The Right to Vote and the Right to Leave
By Arnold Kling
Ibsen Martinez writes about the perception that Chile’s economic success is tainted by its origins in the Pinochet regime.
Sadly enough, many people in Latin America who believe in the virtues of free-market economies still argue that it takes a non-elected government to accomplish sustained economic growth.
Chile’s relentless success during the last twenty years strengthens the case for democracy by showing that good public policies may not only be understood by a significant majority of the people but also be put to good effect by their elected representatives.
Contrast this “Whig history” of Chile with Mencius Moldbug
Singapore, Dubai and China, for example, all have their secret police – as did the 19th-century Hapsburgs. Each of these governments is very different from the others, but they are all terrified of the W-force. Yet they manage to restrain it, without either falling prey to democracy or opening death camps.
Readers may have noticed that lately I have been inclined to agree with Moldbug. I think that there is a case for skepticism about democracy. The right to vote is not worthless, but people get carried away with the romance of it, as if the “voice of the people” has magical qualities.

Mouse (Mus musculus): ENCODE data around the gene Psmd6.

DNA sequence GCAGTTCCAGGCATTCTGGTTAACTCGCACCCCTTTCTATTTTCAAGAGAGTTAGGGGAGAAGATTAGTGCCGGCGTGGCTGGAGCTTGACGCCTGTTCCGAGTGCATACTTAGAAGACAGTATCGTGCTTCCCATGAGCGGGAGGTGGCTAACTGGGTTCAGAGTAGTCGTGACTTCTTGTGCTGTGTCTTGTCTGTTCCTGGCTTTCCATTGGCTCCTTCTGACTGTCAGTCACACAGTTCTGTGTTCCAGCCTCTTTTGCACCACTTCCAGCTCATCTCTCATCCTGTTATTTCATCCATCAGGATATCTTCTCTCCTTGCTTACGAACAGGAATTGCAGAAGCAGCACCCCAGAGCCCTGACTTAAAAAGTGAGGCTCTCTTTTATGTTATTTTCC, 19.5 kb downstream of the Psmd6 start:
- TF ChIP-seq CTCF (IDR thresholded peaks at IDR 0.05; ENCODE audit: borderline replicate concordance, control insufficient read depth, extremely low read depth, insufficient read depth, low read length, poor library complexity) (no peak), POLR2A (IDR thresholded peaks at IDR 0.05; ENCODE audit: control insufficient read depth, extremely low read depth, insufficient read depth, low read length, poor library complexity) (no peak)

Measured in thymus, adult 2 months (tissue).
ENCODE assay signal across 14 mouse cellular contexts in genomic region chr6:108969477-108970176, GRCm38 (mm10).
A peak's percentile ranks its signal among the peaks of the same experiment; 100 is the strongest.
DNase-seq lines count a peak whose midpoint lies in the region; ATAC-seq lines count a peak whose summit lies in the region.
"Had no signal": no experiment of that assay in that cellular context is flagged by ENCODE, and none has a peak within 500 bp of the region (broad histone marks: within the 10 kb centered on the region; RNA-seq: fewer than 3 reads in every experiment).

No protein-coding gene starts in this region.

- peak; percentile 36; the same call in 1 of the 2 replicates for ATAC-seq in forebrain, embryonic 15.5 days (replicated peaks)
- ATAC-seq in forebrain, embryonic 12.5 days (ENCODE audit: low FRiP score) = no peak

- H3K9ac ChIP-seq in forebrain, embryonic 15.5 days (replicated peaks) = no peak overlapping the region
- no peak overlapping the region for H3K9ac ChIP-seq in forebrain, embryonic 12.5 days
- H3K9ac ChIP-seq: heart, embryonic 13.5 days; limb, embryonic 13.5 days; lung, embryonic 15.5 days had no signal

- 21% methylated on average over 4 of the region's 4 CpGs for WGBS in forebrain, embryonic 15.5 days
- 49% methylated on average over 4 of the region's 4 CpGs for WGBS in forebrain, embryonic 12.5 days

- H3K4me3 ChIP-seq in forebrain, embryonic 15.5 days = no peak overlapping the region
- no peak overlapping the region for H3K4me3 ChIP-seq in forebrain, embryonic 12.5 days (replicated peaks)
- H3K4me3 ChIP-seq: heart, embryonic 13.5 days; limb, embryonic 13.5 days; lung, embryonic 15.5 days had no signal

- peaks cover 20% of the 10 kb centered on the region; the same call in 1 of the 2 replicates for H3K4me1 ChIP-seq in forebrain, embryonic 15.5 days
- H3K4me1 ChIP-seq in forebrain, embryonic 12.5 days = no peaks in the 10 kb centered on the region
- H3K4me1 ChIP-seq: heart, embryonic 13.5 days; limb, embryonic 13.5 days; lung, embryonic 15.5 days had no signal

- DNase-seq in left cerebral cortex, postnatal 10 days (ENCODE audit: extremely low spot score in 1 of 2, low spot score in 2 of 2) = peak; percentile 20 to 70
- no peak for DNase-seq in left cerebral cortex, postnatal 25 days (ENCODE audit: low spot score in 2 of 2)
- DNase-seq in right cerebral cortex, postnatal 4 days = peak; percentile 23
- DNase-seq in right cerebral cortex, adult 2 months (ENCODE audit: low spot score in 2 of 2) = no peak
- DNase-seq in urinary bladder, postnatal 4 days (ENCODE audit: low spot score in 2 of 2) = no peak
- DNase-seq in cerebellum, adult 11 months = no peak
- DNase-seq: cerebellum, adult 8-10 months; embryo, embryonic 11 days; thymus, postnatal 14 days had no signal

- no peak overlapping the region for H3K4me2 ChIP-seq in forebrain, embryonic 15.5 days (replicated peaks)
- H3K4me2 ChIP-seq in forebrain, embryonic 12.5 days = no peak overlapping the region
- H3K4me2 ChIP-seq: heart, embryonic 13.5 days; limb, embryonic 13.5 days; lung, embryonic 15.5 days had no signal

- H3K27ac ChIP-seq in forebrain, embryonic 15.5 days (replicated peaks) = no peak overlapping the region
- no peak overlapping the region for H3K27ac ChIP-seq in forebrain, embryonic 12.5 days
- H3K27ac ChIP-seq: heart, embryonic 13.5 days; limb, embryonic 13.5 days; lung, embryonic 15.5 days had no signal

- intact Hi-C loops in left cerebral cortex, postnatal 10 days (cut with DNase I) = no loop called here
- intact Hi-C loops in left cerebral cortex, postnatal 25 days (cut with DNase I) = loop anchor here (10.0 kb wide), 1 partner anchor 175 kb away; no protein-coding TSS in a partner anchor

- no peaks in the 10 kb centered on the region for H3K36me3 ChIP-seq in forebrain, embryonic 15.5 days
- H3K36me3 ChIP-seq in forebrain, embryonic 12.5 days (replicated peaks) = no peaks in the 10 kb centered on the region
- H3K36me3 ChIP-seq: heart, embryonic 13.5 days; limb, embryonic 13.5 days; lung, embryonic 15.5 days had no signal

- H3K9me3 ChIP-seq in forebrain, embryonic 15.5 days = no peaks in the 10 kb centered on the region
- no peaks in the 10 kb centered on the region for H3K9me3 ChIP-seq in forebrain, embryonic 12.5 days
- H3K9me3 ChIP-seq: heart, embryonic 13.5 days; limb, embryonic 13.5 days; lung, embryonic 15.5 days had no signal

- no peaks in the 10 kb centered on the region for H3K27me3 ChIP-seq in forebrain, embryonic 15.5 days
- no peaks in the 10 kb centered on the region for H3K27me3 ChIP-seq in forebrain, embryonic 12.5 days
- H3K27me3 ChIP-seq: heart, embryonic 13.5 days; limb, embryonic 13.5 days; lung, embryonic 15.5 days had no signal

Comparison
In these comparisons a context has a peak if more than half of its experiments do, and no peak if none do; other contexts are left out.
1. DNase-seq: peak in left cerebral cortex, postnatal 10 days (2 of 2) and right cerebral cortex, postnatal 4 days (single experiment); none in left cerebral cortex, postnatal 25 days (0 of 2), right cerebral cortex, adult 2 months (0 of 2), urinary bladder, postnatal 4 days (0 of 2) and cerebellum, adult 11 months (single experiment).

Other things equal, it is better to be able to vote the bums out than to have them enjoy dictatorial powers. But other things are not equal. We have turned the right to vote into what CNN so aptly calls the “ballot bowl,” a collective religious ritual analogous to the Super Bowl. Except that unlike the Super Bowl, the ballot bowl has far-reaching effects. It sanctifies the power lust of the Universal Spitzer.
What really gives us freedom, and what really puts pressure on politicians to behave in our interest, is the right to leave. In the early days of the United States, I picture the political situation as so fluid that no strong central government was possible. People could move from state to state to evade laws that they did not like. And if they didn’t like any of the existing states, they could go west, beyond the boundaries of the United States.
To me, the best hope for libertarians is to strengthen the right to leave. Ideally, leaving would not require packing up and moving. We would have competing government franchises, just as we have competing cell phone networks, and we could change service providers just as easily. Larry Summers would predict that this would lead to a “race to the bottom” in terms of government. I agree that there would be competitive pressure, but I think that we would arrive at something quite different from a bottom.